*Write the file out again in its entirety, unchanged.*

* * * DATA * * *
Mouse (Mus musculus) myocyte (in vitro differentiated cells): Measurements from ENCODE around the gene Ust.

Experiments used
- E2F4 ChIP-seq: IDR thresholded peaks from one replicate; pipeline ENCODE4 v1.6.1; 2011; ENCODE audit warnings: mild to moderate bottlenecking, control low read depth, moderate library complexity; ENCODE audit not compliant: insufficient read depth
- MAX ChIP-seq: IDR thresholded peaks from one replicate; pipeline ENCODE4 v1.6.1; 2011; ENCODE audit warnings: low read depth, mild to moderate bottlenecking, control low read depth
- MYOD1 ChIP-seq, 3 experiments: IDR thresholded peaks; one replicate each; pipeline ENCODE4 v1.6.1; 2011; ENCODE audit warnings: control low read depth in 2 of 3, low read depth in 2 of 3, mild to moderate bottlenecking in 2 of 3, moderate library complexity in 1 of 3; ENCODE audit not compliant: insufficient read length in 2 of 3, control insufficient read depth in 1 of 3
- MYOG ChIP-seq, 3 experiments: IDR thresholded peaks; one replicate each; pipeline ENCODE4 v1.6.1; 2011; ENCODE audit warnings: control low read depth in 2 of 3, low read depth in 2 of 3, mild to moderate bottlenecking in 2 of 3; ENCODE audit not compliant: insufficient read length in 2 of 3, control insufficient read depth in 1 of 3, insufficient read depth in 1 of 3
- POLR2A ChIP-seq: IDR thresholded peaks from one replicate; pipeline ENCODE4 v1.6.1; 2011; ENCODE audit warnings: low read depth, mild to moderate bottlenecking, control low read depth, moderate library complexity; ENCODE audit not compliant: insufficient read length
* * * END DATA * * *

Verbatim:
Mouse (Mus musculus) myocyte (in vitro differentiated cells): Measurements from ENCODE around the gene Ust.

Experiments used
- E2F4 ChIP-seq: IDR thresholded peaks from one replicate; pipeline ENCODE4 v1.6.1; 2011; ENCODE audit warnings: mild to moderate bottlenecking, control low read depth, moderate library complexity; ENCODE audit not compliant: insufficient read depth
- MAX ChIP-seq: IDR thresholded peaks from one replicate; pipeline ENCODE4 v1.6.1; 2011; ENCODE audit warnings: low read depth, mild to moderate bottlenecking, control low read depth
- MYOD1 ChIP-seq, 3 experiments: IDR thresholded peaks; one replicate each; pipeline ENCODE4 v1.6.1; 2011; ENCODE audit warnings: control low read depth in 2 of 3, low read depth in 2 of 3, mild to moderate bottlenecking in 2 of 3, moderate library complexity in 1 of 3; ENCODE audit not compliant: insufficient read length in 2 of 3, control insufficient read depth in 1 of 3
- MYOG ChIP-seq, 3 experiments: IDR thresholded peaks; one replicate each; pipeline ENCODE4 v1.6.1; 2011; ENCODE audit warnings: control low read depth in 2 of 3, low read depth in 2 of 3, mild to moderate bottlenecking in 2 of 3; ENCODE audit not compliant: insufficient read length in 2 of 3, control insufficient read depth in 1 of 3, insufficient read depth in 1 of 3
- POLR2A ChIP-seq: IDR thresholded peaks from one replicate; pipeline ENCODE4 v1.6.1; 2011; ENCODE audit warnings: low read depth, mild to moderate bottlenecking, control low read depth, moderate library complexity; ENCODE audit not compliant: insufficient read length